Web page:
Thursday, 7 May 2015

Coalition Folds on GST Threshold

Australia's leading mediocrities, the nation's perennially un-innovative bricks and mortar retailers, have won favour from a government bereft of ideas and economic credibility.

According to Fairfax reports, the government will expand the 10% GST to so-called "intangibles" including games, software, music and movie downloads, as well as online subscriptions such as Netflix and Adobe Creative Cloud.

Post-budget, Frydenberg will push to apply the GST to low value parcels entering the country. At the moment, GST is only applied to parcels above $1000 in value. Retailers, led by neo-Luddite rent seekers such as Gerry Harvey, Solomon Lew and Russell Zimmerman of the Australian Retailers Association, have pushed for the low value threshold to be substantially reduced or eliminated, arguing it's a "loophole" that gives "unfair advantage" to overseas retailers, placing local jobs at risk.

Their hypocrisy is breath-taking. For decades, these large and lazy retailers have gouged consumers with massive margins and markups, safe in the knowledge that customers had nowhere else to go. Thankfully, the internet has allowed consumers to call local retailers out on their pricing practices, where identical products can be upwards of 100% more expensive for no justifiable reason. Now, with their scam business model under threat, retailers have turned to the government to do their dirty work, crying poor over "local jobs", when no such evidence is available.

Let's just say the low value threshold is lowered or removed (even though the Productivity Commission says it will cost more to recover the tax than revenue gained) then what? Retailers will be happy and content? Customers will come flooding back through the doors? Not likely.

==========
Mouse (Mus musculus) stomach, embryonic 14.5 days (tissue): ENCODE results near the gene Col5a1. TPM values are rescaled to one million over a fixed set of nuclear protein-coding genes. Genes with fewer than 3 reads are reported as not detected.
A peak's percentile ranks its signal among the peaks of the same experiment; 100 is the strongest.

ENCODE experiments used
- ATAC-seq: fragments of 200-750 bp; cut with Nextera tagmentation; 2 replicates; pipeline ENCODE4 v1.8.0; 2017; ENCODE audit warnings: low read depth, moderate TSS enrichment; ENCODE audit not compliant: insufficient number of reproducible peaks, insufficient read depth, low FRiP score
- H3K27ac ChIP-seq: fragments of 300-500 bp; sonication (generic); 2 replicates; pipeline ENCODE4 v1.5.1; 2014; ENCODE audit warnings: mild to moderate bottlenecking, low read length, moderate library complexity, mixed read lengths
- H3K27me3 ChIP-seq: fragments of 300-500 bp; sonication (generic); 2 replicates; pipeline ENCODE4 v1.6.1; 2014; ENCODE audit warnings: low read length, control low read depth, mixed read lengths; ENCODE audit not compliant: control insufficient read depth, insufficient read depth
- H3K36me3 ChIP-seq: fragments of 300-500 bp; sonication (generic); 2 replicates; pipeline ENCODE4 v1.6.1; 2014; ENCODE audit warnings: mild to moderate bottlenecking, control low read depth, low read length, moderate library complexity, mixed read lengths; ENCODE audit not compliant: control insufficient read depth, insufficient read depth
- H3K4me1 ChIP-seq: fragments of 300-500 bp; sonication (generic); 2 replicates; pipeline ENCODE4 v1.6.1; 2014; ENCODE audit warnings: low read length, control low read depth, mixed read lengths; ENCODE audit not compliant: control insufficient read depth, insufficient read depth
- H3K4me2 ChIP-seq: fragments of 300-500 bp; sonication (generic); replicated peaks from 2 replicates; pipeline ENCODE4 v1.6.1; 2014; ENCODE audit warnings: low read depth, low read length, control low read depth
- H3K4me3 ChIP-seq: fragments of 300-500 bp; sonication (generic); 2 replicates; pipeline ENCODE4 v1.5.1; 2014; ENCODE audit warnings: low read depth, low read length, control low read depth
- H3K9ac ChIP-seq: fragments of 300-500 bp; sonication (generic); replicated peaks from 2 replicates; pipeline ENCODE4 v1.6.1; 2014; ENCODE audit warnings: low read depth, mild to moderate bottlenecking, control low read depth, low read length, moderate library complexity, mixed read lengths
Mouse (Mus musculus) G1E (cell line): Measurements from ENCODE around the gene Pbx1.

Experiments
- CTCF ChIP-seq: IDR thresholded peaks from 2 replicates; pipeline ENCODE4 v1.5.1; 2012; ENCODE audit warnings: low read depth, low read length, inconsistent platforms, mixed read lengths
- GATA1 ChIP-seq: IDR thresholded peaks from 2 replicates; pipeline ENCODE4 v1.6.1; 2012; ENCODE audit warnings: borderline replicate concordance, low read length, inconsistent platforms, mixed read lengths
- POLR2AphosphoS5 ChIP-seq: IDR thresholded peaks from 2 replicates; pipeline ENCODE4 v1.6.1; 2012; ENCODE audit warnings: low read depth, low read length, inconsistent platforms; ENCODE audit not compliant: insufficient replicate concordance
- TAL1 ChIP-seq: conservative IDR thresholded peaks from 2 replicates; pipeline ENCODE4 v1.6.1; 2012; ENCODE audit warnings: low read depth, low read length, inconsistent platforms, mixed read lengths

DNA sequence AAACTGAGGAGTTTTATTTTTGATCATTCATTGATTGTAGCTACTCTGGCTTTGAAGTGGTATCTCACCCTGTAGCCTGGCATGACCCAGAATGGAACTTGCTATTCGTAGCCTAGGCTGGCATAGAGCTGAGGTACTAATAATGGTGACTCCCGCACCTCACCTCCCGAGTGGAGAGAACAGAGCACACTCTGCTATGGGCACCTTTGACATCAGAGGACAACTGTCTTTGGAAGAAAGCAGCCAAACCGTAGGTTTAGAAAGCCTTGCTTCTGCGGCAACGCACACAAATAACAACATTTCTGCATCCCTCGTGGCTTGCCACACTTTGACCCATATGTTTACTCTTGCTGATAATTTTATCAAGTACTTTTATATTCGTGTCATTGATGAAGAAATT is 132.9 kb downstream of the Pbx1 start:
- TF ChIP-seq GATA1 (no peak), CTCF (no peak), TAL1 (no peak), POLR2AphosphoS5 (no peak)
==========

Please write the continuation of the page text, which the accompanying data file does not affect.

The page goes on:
The fact is these local retail is struggling because the world they operate in has irreversibly changed. Stuck in their ways, they have largely failed to embrace e-commerce*. Threshold or not, there is little that can be done to save these people from themselves.

Whether it's employee penalty rates, workplace "flexibility", high rents or "red tape", Australia's Captains of Retail Industry always have an opinion at the ready, usually seeking some form of government intervention to solve all of their problems. Post-GST, They will merely find another hobby horse to jump on, one that would perhaps be far more devastating to workers (penalty rates, I'm looking at you).

With a declining dollar making overseas transactions less attractive, the lowering of the threshold will likely be a non-event. In principle, I am not against paying tax on overseas purchases, although I do question why a goods and services tax should be levied upon goods and services that are not readily available in Australia. Also, shouldn't the government be targeting the tax-avoiding multinationals first before targeting consumers? Apparently not.

Speaking from personal experience and anecdotal evidence, I will continue to purchase from overseas for a variety of reasons:
  1. Price (yep, even with 10% GST, many items will still be cheaper)
  2. Range (as a photographer, B&H Photo Video > Ted's Cameras)
  3. Service (a quick email response is better than in-store intransigence)
  4. Speed (via courier from USA, quicker than local retailer orders + Australia Post)
The challenge will be whether Josh Freydenberg wants to make revenue collection efficient, or whether he intends to cripple the international freight system. Today, if an item is above the $1000 threshold, it is either held by Customs until the GST is paid (plus, naturally, a handling fee) or the item is delivered and the GST collected by the courier company. Neither of these is a particularly efficient manner of collection.

I hope, unlike their last budget, the government think this one through very carefully before implementing a system that doesn't work.

*There are notable exceptions to this. While Harvey, Lew, Zimmerman, Brookes et al have been cheering the loudest to "level the playing field" other large retailers have refrained. JB Hi-Fi, for instance, has hardly said a peep, prefering to improve their online and in-store offerings to cater to consumer demand. Australian online retail, while behind where the US and Europe are at, has a number of success stories.

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